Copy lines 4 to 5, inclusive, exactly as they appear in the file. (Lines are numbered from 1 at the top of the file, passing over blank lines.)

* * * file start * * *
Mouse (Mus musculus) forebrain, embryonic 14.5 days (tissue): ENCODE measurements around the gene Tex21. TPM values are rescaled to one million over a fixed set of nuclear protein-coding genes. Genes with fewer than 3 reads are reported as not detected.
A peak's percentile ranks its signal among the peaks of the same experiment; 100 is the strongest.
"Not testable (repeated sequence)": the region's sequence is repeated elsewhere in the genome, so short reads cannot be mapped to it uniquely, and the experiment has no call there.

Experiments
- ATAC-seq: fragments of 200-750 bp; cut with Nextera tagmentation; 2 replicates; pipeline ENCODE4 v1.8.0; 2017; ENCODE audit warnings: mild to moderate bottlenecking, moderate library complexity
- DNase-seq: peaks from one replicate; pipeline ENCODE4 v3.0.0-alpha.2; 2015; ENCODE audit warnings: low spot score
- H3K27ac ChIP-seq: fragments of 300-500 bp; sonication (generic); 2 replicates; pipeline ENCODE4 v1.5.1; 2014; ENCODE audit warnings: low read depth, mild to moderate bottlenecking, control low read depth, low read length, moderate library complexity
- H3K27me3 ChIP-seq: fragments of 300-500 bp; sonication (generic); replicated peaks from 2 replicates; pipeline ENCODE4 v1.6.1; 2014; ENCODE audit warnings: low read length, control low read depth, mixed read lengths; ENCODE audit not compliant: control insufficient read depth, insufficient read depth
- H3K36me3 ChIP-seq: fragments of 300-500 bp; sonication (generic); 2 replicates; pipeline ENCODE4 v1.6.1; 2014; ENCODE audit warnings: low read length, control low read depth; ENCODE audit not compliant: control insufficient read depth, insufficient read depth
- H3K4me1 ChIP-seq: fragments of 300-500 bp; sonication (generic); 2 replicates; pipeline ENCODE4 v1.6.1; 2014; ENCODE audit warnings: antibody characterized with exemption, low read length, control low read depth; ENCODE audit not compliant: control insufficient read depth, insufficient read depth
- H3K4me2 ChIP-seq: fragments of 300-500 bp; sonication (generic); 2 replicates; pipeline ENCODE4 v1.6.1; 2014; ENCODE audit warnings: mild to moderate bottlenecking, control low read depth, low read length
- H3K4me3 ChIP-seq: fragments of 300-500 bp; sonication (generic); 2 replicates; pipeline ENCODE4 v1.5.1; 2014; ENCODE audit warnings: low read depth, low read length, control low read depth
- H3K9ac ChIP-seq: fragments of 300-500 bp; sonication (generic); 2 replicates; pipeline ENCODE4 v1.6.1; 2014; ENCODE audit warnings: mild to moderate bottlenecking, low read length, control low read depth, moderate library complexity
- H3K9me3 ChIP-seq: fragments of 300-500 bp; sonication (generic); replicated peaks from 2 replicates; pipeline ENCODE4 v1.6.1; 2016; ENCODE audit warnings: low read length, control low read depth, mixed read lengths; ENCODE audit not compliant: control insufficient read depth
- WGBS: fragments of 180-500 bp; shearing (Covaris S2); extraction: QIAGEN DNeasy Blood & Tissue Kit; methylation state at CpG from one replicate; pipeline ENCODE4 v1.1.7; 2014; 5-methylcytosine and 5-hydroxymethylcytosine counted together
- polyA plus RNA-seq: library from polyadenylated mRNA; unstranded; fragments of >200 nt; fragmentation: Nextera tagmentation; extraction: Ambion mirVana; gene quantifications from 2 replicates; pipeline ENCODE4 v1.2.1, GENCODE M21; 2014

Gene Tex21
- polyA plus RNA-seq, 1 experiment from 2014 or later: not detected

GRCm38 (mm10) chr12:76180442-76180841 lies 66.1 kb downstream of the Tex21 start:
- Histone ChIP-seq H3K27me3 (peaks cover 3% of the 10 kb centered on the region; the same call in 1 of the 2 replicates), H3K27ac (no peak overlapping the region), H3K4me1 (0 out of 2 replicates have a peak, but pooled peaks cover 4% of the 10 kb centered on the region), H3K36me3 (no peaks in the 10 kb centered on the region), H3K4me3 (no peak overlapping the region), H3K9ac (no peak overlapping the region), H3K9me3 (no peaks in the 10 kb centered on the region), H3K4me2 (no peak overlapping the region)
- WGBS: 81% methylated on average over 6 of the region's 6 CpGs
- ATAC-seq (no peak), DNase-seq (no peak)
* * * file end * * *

Experiments
- ATAC-seq: fragments of 200-750 bp; cut with Nextera tagmentation; 2 replicates; pipeline ENCODE4 v1.8.0; 2017; ENCODE audit warnings: mild to moderate bottlenecking, moderate library complexity